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How To Teach Through Your Online Article Submissions
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When you’re writing free reprint articles, it’s important to remember that you play the role of teacher rather than sales person. Your articles are meant to educate, and that can be a big change for some people who are only used to making direct sales pitches.

It also occurs to me that not everyone is a natural teacher. I love to teach, but I know many gifted and knowledgeable people who “go blank” when they’re asked to teach what they know.

If that’s you, then don’t worry–you can learn how to teach.You’re probably doing it already in other areas of your life without even realizing it.

For example, if you have kids, then you’ve taught them things. You’ve taught them how to tie their shoes, how to check for cars before crossing the street, and how to make the bed. If you have a dog, then most likely you’ve taught him to sit and perhaps how to walk on a leash.

You might not think of these natural teaching moments in your life as actual teaching, but they are, and you can learn to teach through your articles. Here are some simple tips to help you get started…

Empathize with your reader.

If you know how to learn, then you can learn how to teach. Sometimes people are excellent students, and but they falter when it comes time for them to teach someone else what they know.

I think a huge component of teaching is empathizing with others. Think back to how you felt when you were in the dark on a certain topic. You felt vulnerable, perhaps. Many times people feel very uncomfortable when they launch into a new field. Maybe you felt excited and eager (perhaps too eager!), and wanted to learn everything all at once. Maybe you felt overwhelmed because you did not naturally understand some of the concepts that you were trying to learn.

Instead of learning what you need to know and then moving on and disowning your previous vulnerability, you can use it to help others. You know how they feel, and you can help them in ways that you wish that you were helped.

Think about the things that confused you when you were starting, and set out to teach those more confusing topics to your readers.

Think about the simple concepts that made the most difference in your understanding, and highlight those. It takes a little effort to think back to what you were thinking and feeling when you started out as a beginner in your field, but your journey back in time will help you to teach.

Keep it simple.

As someone new to teaching through your articles, I suggest that you focus on teaching beginners. Beginners are likely the largest population of your viewers anyway.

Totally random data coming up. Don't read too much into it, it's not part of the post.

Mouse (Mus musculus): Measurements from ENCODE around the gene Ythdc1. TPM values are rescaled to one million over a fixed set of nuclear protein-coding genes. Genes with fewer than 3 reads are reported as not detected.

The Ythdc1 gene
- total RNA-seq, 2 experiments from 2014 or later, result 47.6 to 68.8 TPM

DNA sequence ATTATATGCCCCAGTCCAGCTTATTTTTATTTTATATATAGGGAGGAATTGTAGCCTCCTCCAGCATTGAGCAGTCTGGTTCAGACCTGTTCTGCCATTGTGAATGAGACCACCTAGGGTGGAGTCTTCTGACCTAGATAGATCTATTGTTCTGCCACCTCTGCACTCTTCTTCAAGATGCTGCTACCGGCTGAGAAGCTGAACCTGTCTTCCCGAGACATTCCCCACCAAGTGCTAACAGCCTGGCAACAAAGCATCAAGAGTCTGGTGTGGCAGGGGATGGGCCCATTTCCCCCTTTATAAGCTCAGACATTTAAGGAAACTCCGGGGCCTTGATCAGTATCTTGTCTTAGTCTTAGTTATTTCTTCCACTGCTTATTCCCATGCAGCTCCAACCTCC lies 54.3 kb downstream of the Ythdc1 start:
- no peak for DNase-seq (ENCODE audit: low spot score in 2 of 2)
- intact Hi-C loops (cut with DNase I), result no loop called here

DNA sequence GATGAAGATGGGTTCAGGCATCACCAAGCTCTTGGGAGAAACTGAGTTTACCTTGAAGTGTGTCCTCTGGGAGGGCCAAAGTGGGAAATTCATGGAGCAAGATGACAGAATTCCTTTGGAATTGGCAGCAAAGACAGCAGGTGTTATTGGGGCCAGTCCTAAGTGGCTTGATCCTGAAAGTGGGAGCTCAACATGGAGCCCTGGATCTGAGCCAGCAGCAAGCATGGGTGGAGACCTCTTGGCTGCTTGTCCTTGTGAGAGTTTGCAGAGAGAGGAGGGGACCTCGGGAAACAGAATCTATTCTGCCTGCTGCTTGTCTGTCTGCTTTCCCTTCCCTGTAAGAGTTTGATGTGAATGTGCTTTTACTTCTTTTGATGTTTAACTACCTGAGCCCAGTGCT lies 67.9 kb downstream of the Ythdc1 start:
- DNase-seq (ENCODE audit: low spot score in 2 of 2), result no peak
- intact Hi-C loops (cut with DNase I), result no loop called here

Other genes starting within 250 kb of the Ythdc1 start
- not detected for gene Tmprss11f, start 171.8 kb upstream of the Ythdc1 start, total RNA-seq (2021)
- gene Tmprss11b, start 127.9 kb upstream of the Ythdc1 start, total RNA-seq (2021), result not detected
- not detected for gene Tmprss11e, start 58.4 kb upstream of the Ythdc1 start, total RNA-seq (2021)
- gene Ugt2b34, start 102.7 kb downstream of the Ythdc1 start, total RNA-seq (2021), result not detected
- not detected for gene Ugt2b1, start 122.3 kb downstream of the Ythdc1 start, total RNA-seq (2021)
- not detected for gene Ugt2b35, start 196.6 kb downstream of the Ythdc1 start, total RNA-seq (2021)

Start by assuming no knowledge–it helps to err on the side of explaining too much rather than too little. If there are technical terms associated with your niche, then explain them. Don’t assume that everyone knows what they mean.

Don’t try to cover too much content in one article–it’s okay to cover a small subject thoroughly.

At first, focus on explaining the basics about you niche. Are you a business coach? Then explain what a business coach does and how he or she helps clients. Are you a web designer? Then explain what a web designer does and how people work with him or her. You get the idea–don’t assume that people know what your job is. They may very well need someone in your position, but they don’t know it because they don’t know what someone in your occupation does.

Use verbal illustrations.

With free reprint articles, we don’t have the benefit of including pictures and diagrams with our articles. Instead, we need to paint our illustrations with words. Here’s how to create a verbal illustration:

You use something that is familiar to explain something that is unfamiliar. I did that a lot in this post I wrote explaining what a link is.

I started by saying that a link is a means of connecting one webpage to another.

It’s hard for a beginner to visualize that though, so I took the imagery out of the internet world. I said that websites are like islands and a link is like a bridge that connects two islands.

A bridge gets people from one island to another, just like a link gets people from one webpage to another.

See, you take something familiar and use it to explain something new.

When teaching people, it really helps to use examples (verbal illustrations), to state things as simply as possible, and to put yourself in your reader’s shoes. Teaching is an art form, and you’ll find that you get better the more articles you write.

What is your favourite teaching technique?




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